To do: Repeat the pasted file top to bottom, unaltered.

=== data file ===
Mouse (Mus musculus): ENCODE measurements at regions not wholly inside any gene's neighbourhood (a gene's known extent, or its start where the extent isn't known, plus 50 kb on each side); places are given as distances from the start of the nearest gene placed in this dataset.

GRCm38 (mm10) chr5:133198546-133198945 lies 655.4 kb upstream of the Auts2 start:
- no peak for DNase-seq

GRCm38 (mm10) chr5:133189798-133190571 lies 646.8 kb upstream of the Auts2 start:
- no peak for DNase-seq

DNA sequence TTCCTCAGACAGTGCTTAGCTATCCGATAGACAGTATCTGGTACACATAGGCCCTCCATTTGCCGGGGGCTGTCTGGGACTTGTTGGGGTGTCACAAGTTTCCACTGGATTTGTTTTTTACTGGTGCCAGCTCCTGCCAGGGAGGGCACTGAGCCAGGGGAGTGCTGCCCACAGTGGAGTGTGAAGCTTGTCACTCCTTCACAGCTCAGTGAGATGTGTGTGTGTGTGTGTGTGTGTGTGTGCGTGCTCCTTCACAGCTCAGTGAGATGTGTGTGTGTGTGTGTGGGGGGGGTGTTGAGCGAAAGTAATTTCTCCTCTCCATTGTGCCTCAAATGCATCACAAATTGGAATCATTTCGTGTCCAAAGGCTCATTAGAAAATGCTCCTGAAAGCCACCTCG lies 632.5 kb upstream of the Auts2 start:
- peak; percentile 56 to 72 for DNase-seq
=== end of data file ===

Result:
Mouse (Mus musculus): ENCODE measurements at regions not wholly inside any gene's neighbourhood (a gene's known extent, or its start where the extent isn't known, plus 50 kb on each side); places are given as distances from the start of the nearest gene placed in this dataset.

GRCm38 (mm10) chr5:133198546-133198945 lies 655.4 kb upstream of the Auts2 start:
- no peak for DNase-seq

GRCm38 (mm10) chr5:133189798-133190571 lies 646.8 kb upstream of the Auts2 start:
- no peak for DNase-seq

DNA sequence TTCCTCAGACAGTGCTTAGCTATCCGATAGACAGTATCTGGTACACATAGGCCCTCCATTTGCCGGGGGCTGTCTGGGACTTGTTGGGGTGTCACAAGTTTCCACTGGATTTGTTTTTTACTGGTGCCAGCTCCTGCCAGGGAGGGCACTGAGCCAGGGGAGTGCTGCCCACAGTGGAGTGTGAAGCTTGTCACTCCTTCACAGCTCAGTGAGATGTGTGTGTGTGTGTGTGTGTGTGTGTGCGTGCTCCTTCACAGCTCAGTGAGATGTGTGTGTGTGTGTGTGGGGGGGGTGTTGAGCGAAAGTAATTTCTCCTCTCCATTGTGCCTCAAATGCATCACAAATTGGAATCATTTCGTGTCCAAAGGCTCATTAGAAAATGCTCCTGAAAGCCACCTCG lies 632.5 kb upstream of the Auts2 start:
- peak; percentile 56 to 72 for DNase-seq